Also, I would definitely agree that “monarchs are opportunistic” but this applies at the individual organism level; everything is (i’ve seen grasshoppers eating dead honeybees!). The monarch species (sum/average of all individuals) is unlikely to be opportunistic and switch to winter reproduction any time soon. Monarchwatch.org lists the general monarch SPECIES strategy, while some monarch INDIVIDUALS may choose different strategies. Such variant strategies, present in all species, is the food for evolutionary change. If these late reproductives survive, their genes will be more present in the coming generations. When hard freezes hit and serious winters come, they die and much of their genetic predispositions. If global warming continues, they might be much more useful strategies. So we should definitely keep an eye on them.
Just trying to add some more objectivity in places where I saw that it might be needed when some interpretations could lead a few the wrong way, even though this was likely not the expected interpretation that the AWESOME Monika Maeckle wanted. I’m quite happy to this blog continues, it surely is a gem. Sorry for the long post Monika!
Thanks for the thoughtful comment, Danny. Appreciate the chiming in. More bridge building between citizen scientists and the professional science community is always a good thing. Thanks for stopping by and the kind words. You and your perspective always welcome here.
“it’s not the day that they were born that changes them, its “The shorter days and cooler air” that triggers changes (which is relative to latitude).”
Every year in far northern Minnesota, monarchs emerge in reproductive diapause beginning the first week in August when the days are still very long (15.5 hours) and BEFORE temperatures have started to decline and BEFORE the milkweed has started to turn yellow:
So we still do not know for sure what environmental factors trigger diapause.
The quote used was from monarchwatch.org and continued to say “The shorter days and cooler air of late summer trigger changes. In Minnesota this occurs around the end of August.” Below is a link to researchers that investigated diapause.
Two factors that were shown to induce diapause were temperature and photoperiod. Although it wasn’t an exact photoperiod or temperature that caused it but instead decreasing day length and fluctuating temperatures (difference between day and night). Their criteria for diapause involved dissection of reproductive organs. The link provided from learner.org uses a criteria of gregarious nectaring for diapause. From a scientific point of view, this criteria is secondary, in that it doesn’t talk about reproduction. It is very possible that the feeding behavior did not correlate with the reproductive changes; they might not have been in reproductively in diapause.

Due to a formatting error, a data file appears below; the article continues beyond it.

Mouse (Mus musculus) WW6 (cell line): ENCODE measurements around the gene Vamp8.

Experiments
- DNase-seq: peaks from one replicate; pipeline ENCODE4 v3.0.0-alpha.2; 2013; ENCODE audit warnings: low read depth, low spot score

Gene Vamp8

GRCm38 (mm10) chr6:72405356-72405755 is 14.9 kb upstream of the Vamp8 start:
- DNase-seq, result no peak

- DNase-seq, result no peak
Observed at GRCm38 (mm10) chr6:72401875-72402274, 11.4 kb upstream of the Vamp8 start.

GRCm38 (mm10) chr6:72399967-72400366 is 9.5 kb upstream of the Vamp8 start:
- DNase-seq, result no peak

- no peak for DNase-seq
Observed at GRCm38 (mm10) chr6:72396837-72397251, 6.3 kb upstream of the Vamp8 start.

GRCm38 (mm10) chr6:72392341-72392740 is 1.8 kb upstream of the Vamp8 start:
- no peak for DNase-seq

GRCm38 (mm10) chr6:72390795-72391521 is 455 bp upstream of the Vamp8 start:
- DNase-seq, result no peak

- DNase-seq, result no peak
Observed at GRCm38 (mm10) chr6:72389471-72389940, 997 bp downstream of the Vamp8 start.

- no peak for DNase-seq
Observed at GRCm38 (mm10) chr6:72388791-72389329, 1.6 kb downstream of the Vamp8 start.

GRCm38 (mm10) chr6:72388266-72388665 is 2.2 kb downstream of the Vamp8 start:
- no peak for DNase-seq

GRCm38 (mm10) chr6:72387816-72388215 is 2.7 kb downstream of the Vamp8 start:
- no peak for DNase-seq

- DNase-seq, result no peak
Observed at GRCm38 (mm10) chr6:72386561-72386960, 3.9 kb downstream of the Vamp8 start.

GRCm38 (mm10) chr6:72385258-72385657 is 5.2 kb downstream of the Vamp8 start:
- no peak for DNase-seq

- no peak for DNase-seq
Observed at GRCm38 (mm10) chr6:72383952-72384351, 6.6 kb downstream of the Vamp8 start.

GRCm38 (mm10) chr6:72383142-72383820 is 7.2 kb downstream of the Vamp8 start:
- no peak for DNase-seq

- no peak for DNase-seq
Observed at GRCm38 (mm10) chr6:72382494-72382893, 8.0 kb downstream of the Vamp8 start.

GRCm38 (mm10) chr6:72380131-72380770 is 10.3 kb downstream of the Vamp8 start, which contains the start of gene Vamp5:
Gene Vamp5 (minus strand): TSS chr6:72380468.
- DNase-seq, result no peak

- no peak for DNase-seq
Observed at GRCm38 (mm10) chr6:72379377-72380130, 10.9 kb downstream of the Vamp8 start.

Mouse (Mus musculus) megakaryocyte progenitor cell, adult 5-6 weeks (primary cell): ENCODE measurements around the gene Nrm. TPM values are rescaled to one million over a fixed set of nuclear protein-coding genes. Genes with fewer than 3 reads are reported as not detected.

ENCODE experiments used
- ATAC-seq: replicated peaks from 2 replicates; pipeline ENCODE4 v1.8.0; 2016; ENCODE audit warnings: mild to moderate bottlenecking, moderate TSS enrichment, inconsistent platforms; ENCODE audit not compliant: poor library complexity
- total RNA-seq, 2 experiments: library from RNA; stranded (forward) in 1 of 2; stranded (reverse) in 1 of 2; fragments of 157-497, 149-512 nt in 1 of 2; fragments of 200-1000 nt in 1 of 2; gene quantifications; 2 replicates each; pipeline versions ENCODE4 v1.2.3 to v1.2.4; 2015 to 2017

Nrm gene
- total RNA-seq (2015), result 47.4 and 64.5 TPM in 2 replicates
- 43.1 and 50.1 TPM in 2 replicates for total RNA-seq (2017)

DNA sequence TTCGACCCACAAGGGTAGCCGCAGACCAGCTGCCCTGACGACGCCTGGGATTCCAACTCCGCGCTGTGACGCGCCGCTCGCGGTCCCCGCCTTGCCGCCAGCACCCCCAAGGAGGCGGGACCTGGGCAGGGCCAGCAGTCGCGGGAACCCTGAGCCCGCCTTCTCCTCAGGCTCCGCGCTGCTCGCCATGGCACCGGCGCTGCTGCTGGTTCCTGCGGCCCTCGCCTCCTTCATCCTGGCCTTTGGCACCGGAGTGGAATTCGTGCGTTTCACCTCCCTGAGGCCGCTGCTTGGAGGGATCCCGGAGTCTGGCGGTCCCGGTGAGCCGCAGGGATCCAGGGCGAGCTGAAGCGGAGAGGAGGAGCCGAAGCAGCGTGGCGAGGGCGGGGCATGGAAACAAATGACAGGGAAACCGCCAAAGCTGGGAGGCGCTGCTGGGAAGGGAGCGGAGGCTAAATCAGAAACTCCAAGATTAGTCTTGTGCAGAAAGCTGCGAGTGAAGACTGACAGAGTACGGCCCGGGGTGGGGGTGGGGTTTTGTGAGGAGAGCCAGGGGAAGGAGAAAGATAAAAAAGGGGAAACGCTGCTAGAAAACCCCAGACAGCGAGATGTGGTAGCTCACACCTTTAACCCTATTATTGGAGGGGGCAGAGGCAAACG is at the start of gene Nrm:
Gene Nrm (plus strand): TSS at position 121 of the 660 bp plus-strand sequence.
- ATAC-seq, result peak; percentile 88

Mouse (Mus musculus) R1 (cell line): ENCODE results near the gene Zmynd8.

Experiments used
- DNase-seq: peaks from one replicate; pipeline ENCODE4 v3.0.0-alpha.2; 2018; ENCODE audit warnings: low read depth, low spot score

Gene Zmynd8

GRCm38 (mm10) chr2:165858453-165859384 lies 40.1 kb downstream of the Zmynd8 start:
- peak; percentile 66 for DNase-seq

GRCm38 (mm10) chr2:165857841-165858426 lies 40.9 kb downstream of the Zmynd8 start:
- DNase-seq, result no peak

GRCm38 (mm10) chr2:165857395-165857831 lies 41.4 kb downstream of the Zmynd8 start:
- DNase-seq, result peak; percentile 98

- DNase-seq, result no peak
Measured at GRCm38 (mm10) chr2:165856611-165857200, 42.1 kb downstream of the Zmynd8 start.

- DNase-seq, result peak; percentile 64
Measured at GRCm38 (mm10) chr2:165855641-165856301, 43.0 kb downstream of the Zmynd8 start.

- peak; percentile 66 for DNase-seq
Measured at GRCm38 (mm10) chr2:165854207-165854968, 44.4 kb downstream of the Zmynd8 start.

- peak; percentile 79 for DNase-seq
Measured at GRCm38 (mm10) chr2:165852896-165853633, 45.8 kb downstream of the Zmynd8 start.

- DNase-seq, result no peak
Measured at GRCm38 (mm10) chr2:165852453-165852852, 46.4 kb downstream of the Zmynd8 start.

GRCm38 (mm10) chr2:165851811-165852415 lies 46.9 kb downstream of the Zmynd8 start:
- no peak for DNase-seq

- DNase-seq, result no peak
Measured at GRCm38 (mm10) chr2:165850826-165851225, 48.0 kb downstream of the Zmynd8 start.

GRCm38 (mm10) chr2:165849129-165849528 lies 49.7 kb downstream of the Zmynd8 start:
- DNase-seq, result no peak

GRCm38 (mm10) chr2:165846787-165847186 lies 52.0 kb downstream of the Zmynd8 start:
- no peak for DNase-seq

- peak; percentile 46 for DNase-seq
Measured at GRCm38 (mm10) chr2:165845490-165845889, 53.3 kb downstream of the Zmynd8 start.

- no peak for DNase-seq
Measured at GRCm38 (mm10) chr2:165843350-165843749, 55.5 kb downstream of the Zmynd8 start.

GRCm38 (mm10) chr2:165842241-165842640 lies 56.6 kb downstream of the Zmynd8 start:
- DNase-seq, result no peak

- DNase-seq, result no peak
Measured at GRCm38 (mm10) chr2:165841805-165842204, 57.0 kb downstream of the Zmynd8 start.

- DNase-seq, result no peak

Both gregarious nectaring (both sexes nectaring in close proximity to one another without displaying any sexual interest) and gregarious evening clustering (again involving both sexes) are proof of diapause. Here’s are Aug. 5, 2007 photos of clustering in that same area of extreme northwestern Minnesota: http://www.learner.org/cgi-bin/jnorth/jn-query-byday?1187632066. In other words, if the female butterflies in those photos were opened up it would be immediately apparent that they have undeveloped ovaries and no eggs and the males would have undersized reproductive organs as is typical of diapausers. Thus the Univ. of Minnesota researchers were mistaken to conclude “in Minnesota this [diapause] occurs around the end of August”. Also wrong to conclude “decreasing day length and fluctuating temperatures (difference between day and night)” are the environmental factors that trigger diapause. The factors remain unknown.
OK Paul, lets pretend to be a scientist: What were the photoperiod and temperature fluctuations (day night temp fluctuations) experienced by the particular butterflies in your photographs?
You have a single data point: Clustering Monarchs in 2007. From this behavior you infer a physiological state, diapause. This is a reasonable inference, yet it remains an inference, not a fact. As you state…..if …..they “were opened-up”. Had they been opened, you’d have a fact. All you have is an inference.
What was the photoperiod experienced by the Monarchs you observed? Is it possible they migrated for half a day, how about a full day or even two full days before you observed them? Because you have only a single data point: Observed clustering Monarchs on August 5th, you are left to infer the photoperiod experienced. If they migrated south a day or two, the photoperiod would be different than the photoperiod in extreme northwestern Minnesota. It is an inference, not a fact. Again, a reasonable inference, possibly, but not a fact.
What were the day night temperature fluctuations experienced by the monarchs you observed? Based upon the inference of hatching in close proximity to the clustering behavior, I guess one could explore weather reports and attempt to infer the temperature fluctuations experienced, but now you are building inference upon inference. We know nothing of the micro-climate these monarchs experienced.